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‘Dear White People’ delivers systemic racism in ways the movie could not

“Dear White People’ was released on Netflix April 28. IMDb.com

When Netflix announced that it was turning the independent film “Dear White People” into a series, I couldn’t contain my excitement. I had been a part of donating to the Indiegogo campaign when the movie was just a trailer on YouTube, which debuted in 2014, created by ’05 Chapman alumnus Justin Simien.

The movie, however, didn’t live up to my expectations. While there were quirky inside jokes that spoke to my culture, the satirical film as a whole left me unsatisfied. The characters were complex, but two hours was not enough to explore their stories while also trying to uncover the inherent ways systemic racism breeds at a predominantly white institution. One of those goals was bound to fall flat.

I began my binge-watch at a friend’s house at 11 p.m. April 28 – the day the show premiered – and I finished the season in less than 24 hours. This new adaptation gave me exactly what had been missing in the movie – character development – while also going even further to look not only at the white students’ roles, but the role of the administration, whose concerns were based on profit and reputation over that of the satisfaction of their students, particularly the small population of students of color. Each episode specifically focuses on a character and their experiences, showing the complexities and relatable personalities of Black students at predominantly white institutions.

The setting took on the same independent feel that the movie did, but the cast had changed almost entirely, even though the characters were the same. The plot of the movie leads up to the throwing of a black-face party by an on-campus fraternity, and the TV show uses each episode to uncover the mindset of each character before and after this horrendous event.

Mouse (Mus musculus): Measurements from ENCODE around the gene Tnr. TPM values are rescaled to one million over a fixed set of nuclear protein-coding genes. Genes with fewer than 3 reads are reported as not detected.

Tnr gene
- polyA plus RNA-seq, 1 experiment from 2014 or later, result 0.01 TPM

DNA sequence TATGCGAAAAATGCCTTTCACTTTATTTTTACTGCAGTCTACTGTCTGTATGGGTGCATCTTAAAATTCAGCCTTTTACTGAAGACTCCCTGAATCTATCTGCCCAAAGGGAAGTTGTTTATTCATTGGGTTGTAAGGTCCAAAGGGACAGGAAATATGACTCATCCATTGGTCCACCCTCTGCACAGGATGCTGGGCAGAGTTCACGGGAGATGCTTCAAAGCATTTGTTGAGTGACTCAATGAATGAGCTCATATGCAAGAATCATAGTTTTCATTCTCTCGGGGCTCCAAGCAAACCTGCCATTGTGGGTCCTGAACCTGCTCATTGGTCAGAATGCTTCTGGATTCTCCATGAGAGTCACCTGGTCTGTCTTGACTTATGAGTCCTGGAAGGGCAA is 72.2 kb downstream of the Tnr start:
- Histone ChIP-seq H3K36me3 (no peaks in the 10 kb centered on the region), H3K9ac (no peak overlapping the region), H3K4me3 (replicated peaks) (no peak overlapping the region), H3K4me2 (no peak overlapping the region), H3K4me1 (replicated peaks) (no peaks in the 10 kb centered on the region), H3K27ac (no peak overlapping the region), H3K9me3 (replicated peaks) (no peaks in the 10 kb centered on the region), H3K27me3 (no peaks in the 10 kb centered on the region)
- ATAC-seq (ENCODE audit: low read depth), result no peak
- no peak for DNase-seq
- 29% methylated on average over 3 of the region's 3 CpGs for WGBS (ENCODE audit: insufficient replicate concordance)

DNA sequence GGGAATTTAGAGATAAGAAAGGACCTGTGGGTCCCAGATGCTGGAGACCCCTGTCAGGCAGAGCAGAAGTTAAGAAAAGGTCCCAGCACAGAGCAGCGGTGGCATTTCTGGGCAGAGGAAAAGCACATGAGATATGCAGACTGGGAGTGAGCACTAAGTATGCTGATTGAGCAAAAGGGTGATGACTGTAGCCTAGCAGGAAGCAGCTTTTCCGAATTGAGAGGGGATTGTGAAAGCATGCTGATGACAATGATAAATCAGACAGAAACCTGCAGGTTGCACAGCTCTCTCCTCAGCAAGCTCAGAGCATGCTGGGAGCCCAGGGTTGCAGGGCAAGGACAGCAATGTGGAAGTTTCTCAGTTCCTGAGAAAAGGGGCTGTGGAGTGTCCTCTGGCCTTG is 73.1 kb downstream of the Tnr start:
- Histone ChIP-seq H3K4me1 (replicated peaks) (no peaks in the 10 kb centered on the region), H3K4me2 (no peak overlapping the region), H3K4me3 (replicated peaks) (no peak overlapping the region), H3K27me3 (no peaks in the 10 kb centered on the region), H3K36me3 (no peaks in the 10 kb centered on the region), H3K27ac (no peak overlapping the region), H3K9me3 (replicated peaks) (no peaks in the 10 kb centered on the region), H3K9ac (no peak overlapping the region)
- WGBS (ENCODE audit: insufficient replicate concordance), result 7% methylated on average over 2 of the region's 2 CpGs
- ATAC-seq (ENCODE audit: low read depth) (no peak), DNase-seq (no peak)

The show definitely has strong Chapman roots. Former junior political science major Kyle Butenhoff makes an appearance with a funny one-liner in the third episode. It’s clear to me that Simien’s Chapman experience directly influenced the script, but so did other Black experiences. “Chapter IV” focuses on Colandrea “Coco” Conners and her desire to fit in by joining a Black sorority. The show poked fun at the exclusivity of a specific sorority by using the name “Alpha Delta” and sporting pink and green colors.

“Dear White People” also took a deep look at misogyny and queerphobia within the Black community. Lionel Higgins is a queer character caught up in a fantasy love affair with his straight roommate. Simien allows Higgins to explore his sexuality while also navigating heteronormative spaces.

While the themes of the show are serious, the satirical elements and inside jokes will keep you laughing until there aren’t any episodes left. Whether it’s hate-watching “Defamation,” rooting for Samantha White in her love triangle or wondering what ridiculous thing a white character is going to say next, “Dear White People” will keep your attention until the last second. Then, you’ll be wondering why Netflix only made 10 episodes.

 

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